Until last month, Jeanette Ebaugh was tethered to an oxygen tank, confined to her Port St. Lucie home. An incurable lung disease scarred her lungs, making it difficult to breathe.
But last month, a lung transplant at Tampa General Hospital changed her life.
¡°I do have my life back,¡± Ebaugh said Wednesday. ¡°It¡¯s the most wonderful thing ever.¡±
Ebaugh¡¯s transplant on February 4th was the 500th lung transplant performed at Tampa General. The first was performed in 2002. Twelve lung transplants have already been performed at the hospital in 2017. Surgeons attributed the success of the program to teamwork among the clinical and transplant staff.
Ebaugh waited 22 months for a phone call from Lifelink of Tampa, the area¡¯s organ procurement agency, saying that lungs had become available. That call came at 3:30 p.m. and she was in surgery by 1 a.m. the following morning.
"I feel awesome," said Ebaugh, who attended a Wednesday news conference at TGH with her husband, MIke. "This is the best I've felt in over three years."?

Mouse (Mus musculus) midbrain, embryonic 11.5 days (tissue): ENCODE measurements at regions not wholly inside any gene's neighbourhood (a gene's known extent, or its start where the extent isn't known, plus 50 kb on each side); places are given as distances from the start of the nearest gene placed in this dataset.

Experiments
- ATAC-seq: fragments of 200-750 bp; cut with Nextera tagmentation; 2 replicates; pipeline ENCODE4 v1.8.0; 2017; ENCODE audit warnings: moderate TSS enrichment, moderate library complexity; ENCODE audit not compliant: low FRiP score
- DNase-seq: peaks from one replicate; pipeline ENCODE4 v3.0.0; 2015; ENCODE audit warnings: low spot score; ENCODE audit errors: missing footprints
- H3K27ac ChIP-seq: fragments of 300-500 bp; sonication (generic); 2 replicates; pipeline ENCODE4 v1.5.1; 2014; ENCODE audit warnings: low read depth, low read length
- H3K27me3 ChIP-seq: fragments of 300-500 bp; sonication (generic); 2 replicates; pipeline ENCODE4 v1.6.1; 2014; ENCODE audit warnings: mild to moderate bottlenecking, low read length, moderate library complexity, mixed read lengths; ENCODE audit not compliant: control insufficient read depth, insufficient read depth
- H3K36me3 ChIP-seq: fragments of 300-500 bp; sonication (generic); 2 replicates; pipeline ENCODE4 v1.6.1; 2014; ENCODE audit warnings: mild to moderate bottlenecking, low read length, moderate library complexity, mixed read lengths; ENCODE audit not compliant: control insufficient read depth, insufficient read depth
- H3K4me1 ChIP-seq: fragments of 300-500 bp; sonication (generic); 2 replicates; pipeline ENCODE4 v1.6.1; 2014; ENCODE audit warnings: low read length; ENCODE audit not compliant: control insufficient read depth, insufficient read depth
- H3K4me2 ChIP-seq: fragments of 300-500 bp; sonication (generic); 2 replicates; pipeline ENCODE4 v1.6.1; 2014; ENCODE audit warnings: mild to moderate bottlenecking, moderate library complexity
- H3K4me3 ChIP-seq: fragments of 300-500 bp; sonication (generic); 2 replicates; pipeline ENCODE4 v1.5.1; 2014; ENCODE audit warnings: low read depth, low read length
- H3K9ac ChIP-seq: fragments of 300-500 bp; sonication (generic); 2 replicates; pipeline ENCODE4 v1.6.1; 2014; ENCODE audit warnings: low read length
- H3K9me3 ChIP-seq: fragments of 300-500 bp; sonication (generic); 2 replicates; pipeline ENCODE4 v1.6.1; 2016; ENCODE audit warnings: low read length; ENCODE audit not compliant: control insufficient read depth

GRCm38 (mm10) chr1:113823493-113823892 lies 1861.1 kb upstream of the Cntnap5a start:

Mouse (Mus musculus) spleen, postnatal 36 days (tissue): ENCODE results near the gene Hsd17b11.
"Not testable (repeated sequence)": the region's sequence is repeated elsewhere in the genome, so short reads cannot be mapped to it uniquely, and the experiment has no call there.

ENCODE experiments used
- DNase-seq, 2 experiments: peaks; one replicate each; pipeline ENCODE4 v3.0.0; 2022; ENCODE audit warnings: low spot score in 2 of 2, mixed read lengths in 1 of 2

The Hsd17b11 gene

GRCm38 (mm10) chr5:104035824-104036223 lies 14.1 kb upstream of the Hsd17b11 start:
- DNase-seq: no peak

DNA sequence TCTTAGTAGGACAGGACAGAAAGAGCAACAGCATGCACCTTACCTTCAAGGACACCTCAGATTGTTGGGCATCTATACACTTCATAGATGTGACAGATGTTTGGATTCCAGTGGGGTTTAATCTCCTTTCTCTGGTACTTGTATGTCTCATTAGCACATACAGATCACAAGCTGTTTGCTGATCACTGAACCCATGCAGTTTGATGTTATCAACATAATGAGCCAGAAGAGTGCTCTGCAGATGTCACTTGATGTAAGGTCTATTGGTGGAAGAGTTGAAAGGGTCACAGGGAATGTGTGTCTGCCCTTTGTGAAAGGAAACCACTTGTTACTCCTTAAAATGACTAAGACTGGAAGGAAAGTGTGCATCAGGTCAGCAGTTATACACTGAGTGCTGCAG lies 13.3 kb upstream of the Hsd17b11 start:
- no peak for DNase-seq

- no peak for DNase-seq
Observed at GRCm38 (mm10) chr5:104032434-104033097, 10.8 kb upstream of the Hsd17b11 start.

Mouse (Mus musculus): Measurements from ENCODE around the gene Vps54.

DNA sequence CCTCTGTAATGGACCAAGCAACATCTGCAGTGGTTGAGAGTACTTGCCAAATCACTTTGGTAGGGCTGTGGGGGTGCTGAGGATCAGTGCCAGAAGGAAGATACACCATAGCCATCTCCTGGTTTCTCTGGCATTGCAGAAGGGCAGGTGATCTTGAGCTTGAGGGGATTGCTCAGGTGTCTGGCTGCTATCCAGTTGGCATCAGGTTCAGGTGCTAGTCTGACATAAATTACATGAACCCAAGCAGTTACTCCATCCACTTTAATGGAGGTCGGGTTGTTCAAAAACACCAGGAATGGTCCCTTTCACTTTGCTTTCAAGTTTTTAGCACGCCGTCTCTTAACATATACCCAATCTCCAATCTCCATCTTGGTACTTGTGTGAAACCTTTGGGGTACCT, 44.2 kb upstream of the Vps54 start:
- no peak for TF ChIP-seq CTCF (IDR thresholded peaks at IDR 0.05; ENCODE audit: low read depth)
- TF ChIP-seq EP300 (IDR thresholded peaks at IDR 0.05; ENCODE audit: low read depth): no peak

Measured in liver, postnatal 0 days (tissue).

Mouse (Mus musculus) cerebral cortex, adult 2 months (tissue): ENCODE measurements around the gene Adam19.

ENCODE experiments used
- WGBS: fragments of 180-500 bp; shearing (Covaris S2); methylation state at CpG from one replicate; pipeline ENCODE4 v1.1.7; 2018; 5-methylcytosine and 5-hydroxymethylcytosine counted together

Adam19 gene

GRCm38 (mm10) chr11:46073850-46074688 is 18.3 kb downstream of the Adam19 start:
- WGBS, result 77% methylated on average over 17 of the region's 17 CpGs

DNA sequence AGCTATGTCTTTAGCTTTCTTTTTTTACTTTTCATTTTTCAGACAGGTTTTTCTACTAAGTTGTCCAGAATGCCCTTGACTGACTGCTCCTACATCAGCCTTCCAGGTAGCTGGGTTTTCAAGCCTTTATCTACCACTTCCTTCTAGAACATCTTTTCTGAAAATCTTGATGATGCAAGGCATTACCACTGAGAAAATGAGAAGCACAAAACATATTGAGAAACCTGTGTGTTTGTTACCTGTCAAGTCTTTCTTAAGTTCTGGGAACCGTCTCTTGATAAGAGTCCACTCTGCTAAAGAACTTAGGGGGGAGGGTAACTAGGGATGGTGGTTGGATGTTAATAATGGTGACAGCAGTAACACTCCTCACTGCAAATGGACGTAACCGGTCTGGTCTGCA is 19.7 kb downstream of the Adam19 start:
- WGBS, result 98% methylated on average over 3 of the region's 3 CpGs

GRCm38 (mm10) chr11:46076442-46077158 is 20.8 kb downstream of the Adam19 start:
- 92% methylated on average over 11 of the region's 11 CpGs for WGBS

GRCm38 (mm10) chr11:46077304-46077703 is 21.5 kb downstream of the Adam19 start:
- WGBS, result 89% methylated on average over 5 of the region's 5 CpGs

The couple is already making plans to travel the country in their RV.?
Not everyone is as fortunate. The biggest challenge with transplants is trying to find the organs, said Dr. Kapil Patel, medical director of the TGH lung transplant program and director of Lung Transplantation and Interstitial Lung Disease with USF Health.
¡°The challenge¡is trying to find the perfect fit for our patients before they get too sick,¡± he said.
Around the country, about 18 to 20 people die each day waiting for a transplant, said Betsy Edwards, spokeswoman for Lifelink.
¡°Without the generosity of these selfless organ donors, we would not have Mrs. Ebaugh here today,¡± she said.
Ebaugh began to cry as she spoke about the donor. She doesn¡¯t know the identity of the donor or their family.
¡°I would say thank you so much for the donor and their family,¡± she said. ¡°Without them I wouldn¡¯t be here.¡±
Photos by Daniel Wallace.